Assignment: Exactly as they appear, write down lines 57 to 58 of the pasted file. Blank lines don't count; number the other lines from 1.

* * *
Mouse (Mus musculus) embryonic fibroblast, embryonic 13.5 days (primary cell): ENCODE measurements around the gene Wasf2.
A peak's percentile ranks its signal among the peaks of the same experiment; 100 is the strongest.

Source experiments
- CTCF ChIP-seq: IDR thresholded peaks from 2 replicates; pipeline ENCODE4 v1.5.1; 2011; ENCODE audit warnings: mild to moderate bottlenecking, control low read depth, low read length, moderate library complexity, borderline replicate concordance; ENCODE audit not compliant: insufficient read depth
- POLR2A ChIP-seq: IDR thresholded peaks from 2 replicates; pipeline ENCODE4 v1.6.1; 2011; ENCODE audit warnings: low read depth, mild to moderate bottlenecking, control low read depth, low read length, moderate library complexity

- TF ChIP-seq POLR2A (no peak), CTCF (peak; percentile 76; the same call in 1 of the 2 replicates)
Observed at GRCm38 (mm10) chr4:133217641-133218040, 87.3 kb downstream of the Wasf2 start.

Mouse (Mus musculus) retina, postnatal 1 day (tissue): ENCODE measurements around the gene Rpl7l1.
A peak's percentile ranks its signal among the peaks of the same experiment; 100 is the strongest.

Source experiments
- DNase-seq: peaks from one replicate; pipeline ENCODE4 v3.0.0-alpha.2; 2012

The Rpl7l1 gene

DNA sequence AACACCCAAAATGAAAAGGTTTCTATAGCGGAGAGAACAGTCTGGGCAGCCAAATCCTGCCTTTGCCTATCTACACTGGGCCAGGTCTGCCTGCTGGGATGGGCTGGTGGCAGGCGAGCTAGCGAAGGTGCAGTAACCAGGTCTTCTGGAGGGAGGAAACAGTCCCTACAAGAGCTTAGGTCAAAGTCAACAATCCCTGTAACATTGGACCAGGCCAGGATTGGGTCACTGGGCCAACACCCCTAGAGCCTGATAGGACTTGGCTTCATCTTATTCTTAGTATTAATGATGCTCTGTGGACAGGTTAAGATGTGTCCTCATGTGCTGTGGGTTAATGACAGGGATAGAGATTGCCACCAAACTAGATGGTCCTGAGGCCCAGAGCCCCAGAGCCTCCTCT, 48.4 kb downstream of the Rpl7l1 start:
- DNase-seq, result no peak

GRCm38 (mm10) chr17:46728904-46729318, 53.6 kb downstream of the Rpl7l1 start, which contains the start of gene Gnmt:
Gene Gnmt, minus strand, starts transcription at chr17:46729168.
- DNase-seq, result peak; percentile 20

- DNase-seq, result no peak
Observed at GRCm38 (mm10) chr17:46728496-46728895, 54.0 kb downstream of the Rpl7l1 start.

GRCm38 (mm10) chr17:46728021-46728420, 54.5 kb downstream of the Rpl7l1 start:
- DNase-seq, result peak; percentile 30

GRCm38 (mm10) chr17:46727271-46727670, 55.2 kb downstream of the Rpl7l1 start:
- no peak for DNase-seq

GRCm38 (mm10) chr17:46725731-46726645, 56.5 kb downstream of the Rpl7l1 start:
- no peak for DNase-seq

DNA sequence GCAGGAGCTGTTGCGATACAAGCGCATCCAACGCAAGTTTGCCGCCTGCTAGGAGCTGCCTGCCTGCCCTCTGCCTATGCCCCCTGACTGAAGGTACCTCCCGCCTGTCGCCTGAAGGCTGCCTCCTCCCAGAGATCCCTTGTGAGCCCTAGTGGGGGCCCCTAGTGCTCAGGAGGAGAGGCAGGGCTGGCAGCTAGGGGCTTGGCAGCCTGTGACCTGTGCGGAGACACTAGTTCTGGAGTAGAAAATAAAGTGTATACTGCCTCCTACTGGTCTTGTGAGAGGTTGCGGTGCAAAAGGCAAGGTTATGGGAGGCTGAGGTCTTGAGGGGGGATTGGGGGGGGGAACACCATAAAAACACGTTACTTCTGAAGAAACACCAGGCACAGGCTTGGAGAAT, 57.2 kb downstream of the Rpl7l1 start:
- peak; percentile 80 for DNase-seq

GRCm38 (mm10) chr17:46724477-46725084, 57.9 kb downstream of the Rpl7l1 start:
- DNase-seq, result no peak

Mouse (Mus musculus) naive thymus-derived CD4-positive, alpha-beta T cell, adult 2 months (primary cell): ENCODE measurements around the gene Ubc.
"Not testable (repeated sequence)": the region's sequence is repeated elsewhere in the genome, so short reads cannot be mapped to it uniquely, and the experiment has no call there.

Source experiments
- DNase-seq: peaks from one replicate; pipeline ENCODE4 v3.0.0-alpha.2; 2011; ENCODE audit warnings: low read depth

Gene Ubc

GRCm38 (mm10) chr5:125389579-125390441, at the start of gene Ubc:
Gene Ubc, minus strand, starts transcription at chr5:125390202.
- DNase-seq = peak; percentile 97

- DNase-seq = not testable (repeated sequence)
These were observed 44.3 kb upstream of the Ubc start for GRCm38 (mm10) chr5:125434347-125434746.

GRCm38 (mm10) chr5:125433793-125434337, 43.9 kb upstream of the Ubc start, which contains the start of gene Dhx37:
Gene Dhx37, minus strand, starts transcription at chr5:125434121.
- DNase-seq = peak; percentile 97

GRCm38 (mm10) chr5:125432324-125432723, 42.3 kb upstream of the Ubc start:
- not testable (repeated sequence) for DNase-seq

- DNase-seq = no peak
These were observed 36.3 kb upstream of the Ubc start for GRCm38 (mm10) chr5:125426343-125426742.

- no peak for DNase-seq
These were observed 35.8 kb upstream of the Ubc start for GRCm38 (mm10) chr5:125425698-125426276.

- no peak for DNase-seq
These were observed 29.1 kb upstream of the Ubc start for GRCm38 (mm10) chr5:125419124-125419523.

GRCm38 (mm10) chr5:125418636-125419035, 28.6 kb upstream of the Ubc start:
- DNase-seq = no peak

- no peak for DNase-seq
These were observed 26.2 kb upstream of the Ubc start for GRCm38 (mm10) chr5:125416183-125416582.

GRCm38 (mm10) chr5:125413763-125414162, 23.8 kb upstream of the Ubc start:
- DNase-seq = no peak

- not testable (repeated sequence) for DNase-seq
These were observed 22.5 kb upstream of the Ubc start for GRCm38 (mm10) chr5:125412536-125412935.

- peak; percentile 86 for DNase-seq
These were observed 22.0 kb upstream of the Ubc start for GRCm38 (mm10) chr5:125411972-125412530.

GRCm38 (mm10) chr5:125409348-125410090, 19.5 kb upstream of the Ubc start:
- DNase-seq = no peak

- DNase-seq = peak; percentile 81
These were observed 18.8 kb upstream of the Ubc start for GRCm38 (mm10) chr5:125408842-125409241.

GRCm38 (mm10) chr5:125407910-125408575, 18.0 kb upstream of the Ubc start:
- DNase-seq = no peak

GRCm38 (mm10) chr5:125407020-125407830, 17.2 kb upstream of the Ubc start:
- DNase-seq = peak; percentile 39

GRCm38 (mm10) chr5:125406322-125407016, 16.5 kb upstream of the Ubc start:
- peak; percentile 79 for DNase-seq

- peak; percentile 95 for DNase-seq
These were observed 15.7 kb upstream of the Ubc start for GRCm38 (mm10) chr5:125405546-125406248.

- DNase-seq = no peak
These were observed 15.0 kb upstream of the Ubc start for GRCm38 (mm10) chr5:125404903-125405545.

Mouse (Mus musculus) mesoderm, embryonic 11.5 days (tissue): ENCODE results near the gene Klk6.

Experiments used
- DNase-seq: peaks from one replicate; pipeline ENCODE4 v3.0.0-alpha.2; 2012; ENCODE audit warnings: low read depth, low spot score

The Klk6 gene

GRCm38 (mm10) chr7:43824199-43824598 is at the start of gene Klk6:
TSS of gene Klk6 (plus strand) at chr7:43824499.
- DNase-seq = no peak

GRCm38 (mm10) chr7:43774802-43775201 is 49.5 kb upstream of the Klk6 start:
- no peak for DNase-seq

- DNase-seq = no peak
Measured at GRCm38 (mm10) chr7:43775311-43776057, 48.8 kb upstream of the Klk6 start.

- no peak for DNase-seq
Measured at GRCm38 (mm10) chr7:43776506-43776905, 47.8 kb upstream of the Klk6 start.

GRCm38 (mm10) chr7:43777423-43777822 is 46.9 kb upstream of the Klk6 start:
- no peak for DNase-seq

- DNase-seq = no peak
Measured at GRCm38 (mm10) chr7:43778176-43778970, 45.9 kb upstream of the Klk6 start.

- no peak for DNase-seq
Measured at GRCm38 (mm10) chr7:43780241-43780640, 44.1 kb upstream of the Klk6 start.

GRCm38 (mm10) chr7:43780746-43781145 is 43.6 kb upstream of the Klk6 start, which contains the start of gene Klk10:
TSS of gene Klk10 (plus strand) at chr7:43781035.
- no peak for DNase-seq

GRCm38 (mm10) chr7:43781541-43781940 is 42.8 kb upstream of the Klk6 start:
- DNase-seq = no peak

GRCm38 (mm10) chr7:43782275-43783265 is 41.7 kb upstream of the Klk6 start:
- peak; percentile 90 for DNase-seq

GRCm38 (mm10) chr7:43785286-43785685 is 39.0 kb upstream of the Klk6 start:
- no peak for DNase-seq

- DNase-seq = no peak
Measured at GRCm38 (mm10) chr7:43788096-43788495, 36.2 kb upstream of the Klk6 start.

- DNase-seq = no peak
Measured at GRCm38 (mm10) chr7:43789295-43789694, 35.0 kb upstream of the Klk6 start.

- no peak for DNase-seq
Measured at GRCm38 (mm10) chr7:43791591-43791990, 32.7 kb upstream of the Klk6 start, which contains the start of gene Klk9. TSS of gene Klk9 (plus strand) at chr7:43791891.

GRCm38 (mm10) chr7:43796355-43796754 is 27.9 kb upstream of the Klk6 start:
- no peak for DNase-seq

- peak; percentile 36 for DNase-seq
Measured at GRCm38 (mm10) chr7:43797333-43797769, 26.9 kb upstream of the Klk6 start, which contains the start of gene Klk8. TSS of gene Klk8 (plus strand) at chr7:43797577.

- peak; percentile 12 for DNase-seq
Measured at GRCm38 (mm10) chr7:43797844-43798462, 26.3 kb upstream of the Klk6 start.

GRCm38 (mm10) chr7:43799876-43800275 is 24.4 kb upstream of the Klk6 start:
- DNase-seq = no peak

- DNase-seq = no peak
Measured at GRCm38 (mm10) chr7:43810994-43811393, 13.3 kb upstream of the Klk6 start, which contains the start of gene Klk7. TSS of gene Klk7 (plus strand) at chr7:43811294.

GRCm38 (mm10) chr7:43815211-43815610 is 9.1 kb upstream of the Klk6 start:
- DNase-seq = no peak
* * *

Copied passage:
- not testable (repeated sequence) for DNase-seq
These were observed 22.5 kb upstream of the Ubc start for GRCm38 (mm10) chr5:125412536-125412935.